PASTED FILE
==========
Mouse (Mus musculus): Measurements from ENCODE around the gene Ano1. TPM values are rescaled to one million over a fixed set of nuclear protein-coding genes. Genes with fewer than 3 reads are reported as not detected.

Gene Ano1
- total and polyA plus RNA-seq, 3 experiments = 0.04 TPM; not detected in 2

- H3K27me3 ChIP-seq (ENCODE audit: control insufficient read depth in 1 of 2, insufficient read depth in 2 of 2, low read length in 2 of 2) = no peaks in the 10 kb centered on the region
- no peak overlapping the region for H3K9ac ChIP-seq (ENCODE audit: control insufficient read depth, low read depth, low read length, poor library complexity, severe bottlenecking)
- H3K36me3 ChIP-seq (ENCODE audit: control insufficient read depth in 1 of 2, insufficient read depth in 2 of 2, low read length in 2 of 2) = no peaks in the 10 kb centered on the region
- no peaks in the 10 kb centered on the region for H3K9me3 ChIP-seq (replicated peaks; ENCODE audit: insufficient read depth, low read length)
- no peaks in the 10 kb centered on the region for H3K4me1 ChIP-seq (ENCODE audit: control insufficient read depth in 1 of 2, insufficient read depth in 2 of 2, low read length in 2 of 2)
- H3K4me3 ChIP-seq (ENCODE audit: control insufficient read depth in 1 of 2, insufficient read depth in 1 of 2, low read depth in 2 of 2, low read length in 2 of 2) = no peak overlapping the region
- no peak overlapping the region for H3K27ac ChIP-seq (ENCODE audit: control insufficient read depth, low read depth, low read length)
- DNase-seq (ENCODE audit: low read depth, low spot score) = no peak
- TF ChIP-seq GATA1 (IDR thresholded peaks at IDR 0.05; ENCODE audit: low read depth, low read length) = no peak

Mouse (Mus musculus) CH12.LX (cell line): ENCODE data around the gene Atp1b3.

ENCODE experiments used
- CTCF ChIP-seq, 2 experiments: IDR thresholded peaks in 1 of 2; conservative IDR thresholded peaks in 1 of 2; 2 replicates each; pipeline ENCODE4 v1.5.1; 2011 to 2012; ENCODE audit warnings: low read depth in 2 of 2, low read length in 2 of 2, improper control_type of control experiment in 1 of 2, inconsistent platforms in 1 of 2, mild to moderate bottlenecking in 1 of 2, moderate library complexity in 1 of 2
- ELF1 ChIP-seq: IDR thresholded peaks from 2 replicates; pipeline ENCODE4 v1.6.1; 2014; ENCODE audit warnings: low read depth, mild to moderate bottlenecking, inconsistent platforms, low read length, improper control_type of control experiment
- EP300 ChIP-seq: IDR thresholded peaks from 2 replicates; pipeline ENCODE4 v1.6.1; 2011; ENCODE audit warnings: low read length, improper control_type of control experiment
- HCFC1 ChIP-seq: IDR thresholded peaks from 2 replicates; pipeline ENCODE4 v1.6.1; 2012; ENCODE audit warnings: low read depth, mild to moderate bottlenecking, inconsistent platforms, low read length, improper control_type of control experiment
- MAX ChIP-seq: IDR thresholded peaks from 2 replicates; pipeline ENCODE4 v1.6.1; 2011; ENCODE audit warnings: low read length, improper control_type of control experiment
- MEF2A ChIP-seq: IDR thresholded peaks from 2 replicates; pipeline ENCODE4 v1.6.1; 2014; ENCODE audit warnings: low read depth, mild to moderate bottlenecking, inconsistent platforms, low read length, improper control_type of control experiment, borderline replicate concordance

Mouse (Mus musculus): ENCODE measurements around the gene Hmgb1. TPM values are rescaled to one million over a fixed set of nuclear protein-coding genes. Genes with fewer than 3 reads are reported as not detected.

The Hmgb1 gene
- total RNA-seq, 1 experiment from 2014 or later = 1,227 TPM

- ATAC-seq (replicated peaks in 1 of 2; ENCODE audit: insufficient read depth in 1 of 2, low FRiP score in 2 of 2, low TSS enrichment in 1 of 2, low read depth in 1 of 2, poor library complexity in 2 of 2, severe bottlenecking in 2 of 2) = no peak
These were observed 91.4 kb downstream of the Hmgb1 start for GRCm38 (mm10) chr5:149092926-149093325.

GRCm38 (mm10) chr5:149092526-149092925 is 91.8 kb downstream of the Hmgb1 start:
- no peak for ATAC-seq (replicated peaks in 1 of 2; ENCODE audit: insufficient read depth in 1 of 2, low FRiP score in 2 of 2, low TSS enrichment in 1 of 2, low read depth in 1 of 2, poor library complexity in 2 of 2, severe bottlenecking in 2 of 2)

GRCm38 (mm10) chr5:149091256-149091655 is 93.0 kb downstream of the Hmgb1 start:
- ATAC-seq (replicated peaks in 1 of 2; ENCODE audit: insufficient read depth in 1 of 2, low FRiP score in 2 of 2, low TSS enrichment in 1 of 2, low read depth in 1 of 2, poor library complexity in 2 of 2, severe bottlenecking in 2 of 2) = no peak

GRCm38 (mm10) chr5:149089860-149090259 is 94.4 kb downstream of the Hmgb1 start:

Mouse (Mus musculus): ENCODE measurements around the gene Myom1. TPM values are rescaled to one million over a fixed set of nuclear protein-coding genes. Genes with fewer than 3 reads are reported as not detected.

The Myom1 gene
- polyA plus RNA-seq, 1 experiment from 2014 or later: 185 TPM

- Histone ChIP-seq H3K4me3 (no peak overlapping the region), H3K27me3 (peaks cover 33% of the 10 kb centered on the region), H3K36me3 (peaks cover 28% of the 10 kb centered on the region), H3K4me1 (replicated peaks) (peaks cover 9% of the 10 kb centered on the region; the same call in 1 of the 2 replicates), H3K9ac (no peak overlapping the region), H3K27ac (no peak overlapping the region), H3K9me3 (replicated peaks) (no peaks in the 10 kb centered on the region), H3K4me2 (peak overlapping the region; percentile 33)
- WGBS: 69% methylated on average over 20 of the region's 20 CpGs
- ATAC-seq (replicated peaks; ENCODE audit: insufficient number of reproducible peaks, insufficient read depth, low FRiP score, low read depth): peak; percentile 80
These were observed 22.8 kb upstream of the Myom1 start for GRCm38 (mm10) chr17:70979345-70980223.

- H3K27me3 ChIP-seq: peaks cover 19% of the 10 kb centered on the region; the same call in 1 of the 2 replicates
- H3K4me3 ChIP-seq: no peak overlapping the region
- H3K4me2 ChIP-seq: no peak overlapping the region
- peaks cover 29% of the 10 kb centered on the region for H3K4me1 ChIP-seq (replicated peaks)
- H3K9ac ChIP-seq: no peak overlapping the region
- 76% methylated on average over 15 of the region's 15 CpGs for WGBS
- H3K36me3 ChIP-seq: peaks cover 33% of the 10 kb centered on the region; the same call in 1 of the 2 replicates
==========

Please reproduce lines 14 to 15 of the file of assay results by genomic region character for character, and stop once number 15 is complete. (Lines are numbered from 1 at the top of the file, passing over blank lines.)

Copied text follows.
ENCODE experiments used
- CTCF ChIP-seq, 2 experiments: IDR thresholded peaks in 1 of 2; conservative IDR thresholded peaks in 1 of 2; 2 replicates each; pipeline ENCODE4 v1.5.1; 2011 to 2012; ENCODE audit warnings: low read depth in 2 of 2, low read length in 2 of 2, improper control_type of control experiment in 1 of 2, inconsistent platforms in 1 of 2, mild to moderate bottlenecking in 1 of 2, moderate library complexity in 1 of 2